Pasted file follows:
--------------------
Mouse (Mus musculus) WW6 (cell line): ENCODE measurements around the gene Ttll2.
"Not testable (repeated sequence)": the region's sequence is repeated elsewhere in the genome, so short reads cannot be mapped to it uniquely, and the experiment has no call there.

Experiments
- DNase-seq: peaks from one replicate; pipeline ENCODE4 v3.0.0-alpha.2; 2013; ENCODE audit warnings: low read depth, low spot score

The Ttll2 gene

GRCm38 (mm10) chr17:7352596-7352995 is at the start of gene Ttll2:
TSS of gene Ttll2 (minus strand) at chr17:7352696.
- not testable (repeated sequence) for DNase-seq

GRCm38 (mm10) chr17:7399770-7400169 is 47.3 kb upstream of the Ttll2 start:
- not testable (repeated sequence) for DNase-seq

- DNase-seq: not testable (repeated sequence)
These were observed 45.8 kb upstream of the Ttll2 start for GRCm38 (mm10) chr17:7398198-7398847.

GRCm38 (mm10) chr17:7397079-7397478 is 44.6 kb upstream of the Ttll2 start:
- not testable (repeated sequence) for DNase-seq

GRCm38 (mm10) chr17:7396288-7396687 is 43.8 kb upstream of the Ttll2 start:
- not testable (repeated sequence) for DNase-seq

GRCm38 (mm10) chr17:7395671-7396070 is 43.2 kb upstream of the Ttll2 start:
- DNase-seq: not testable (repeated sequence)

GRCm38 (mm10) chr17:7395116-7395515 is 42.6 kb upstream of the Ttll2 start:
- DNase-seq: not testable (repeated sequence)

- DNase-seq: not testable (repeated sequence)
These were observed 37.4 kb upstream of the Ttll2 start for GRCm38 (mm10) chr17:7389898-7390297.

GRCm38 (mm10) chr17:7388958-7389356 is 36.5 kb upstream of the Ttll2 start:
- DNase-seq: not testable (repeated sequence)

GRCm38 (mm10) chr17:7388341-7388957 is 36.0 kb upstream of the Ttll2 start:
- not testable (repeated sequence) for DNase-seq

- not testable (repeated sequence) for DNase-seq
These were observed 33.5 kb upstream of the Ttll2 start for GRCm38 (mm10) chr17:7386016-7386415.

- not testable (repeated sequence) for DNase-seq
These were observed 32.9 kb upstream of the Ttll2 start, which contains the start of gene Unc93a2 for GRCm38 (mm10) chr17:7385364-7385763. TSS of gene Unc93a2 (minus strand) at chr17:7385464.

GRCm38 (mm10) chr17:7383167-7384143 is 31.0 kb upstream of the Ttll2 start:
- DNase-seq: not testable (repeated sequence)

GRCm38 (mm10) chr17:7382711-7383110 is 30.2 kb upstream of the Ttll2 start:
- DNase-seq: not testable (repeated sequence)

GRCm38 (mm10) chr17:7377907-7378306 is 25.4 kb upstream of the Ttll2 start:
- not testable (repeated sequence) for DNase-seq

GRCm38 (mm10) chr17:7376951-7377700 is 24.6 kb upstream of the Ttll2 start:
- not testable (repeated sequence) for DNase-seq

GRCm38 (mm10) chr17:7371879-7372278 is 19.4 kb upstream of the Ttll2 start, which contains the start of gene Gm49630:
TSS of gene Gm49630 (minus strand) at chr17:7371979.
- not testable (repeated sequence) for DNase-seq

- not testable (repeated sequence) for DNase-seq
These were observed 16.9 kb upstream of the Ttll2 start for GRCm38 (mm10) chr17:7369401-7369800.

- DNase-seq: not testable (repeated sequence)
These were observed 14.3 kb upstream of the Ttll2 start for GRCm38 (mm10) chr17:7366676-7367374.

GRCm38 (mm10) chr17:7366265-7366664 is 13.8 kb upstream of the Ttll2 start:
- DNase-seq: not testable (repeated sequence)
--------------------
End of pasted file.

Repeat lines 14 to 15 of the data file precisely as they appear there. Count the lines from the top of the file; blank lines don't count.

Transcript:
- not testable (repeated sequence) for DNase-seq

GRCm38 (mm10) chr17:7396288-7396687 is 43.8 kb upstream of the Ttll2 start: